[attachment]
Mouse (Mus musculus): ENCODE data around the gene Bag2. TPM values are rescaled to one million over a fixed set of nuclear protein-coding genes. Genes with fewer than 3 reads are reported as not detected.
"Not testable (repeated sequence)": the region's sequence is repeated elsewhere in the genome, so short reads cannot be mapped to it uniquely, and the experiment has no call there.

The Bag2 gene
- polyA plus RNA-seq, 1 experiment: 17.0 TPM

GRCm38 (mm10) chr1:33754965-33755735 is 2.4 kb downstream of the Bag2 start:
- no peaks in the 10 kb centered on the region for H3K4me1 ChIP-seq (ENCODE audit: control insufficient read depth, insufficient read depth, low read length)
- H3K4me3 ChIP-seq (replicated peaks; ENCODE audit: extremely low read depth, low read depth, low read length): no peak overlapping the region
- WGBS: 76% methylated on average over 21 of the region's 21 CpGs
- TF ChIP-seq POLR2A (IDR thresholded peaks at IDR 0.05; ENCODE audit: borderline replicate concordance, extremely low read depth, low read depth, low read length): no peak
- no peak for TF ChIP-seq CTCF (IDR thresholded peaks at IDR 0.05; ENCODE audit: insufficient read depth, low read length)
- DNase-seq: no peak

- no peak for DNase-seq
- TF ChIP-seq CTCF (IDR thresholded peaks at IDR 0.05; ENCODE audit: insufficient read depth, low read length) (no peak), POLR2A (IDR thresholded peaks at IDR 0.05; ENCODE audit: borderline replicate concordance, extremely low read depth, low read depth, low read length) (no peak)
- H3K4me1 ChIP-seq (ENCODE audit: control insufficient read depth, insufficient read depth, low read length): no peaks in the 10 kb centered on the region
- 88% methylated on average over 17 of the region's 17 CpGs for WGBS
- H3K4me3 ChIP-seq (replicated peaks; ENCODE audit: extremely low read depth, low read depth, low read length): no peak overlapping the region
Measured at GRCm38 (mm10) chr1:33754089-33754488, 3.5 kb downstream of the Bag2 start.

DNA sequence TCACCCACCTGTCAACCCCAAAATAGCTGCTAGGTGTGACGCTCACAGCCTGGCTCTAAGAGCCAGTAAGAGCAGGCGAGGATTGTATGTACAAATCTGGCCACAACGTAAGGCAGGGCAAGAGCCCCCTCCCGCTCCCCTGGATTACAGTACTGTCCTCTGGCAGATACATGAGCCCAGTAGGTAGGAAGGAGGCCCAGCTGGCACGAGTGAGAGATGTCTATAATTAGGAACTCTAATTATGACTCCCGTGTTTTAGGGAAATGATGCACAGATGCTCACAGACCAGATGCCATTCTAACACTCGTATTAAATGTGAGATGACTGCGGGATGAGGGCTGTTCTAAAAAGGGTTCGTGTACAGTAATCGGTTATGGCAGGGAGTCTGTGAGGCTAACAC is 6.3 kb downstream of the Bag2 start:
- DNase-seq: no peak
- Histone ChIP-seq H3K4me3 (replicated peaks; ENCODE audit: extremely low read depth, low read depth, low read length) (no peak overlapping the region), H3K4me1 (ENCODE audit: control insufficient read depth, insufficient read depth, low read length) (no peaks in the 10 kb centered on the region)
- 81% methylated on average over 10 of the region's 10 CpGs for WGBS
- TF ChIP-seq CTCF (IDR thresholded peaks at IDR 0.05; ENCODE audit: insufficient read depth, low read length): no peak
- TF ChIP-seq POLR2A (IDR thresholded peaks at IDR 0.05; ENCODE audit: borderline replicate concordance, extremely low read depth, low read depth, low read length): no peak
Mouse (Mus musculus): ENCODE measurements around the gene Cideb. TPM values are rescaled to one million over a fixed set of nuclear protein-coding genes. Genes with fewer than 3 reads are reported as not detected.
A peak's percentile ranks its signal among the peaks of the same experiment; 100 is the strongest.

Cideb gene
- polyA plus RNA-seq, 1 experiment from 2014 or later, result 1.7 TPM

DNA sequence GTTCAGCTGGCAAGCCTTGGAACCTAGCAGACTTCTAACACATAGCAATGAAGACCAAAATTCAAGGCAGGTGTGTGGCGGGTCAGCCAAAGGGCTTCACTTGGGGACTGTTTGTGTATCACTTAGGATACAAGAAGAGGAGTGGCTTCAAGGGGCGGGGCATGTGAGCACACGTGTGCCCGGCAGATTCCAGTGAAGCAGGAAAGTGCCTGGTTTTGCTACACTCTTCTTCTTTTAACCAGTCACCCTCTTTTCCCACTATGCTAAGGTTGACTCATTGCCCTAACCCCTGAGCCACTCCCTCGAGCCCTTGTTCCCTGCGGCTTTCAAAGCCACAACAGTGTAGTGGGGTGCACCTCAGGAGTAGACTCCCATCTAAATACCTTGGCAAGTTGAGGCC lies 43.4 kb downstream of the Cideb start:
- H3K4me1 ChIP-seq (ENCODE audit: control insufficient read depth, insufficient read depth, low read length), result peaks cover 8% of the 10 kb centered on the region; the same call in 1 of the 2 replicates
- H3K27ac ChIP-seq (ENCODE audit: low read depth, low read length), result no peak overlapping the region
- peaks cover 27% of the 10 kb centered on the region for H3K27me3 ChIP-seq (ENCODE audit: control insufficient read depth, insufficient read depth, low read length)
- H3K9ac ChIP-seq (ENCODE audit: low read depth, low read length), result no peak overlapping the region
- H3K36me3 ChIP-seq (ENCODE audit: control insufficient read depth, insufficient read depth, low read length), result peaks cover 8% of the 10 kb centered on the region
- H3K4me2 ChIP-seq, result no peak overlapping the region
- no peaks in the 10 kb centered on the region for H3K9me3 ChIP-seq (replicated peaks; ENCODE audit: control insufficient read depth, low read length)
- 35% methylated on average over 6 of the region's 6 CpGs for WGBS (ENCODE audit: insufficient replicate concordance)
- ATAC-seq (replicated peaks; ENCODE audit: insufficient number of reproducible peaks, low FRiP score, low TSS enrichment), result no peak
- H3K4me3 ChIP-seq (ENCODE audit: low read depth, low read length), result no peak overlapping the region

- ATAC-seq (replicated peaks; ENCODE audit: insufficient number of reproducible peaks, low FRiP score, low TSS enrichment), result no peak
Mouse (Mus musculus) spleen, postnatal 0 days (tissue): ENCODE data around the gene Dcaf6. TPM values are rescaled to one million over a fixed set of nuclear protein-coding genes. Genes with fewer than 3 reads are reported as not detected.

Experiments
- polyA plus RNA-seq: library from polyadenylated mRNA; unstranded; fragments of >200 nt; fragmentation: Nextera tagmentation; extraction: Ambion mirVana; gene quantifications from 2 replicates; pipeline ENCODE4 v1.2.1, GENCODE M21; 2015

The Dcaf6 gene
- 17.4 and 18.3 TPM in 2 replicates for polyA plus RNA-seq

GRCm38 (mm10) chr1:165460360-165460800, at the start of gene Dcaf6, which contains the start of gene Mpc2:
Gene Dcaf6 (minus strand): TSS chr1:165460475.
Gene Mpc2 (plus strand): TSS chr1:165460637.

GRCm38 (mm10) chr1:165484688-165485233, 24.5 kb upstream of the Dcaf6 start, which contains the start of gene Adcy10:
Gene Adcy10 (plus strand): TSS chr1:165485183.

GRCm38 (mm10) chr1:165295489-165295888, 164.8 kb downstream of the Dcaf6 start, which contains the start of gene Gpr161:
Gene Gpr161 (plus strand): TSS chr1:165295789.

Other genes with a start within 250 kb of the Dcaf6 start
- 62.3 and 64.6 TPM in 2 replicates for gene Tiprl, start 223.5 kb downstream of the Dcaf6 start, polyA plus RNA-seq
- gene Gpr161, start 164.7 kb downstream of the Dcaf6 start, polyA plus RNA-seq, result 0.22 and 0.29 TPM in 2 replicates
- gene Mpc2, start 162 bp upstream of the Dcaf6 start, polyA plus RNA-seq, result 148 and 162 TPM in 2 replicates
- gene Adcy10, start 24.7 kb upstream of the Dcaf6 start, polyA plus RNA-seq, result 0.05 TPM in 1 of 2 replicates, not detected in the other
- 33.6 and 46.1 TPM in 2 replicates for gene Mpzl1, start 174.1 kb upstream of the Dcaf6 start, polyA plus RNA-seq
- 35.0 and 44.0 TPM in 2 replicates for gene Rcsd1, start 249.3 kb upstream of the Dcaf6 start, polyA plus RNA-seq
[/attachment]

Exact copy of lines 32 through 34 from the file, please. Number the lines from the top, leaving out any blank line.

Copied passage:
- H3K9ac ChIP-seq (ENCODE audit: low read depth, low read length), result no peak overlapping the region
- H3K36me3 ChIP-seq (ENCODE audit: control insufficient read depth, insufficient read depth, low read length), result peaks cover 8% of the 10 kb centered on the region
- H3K4me2 ChIP-seq, result no peak overlapping the region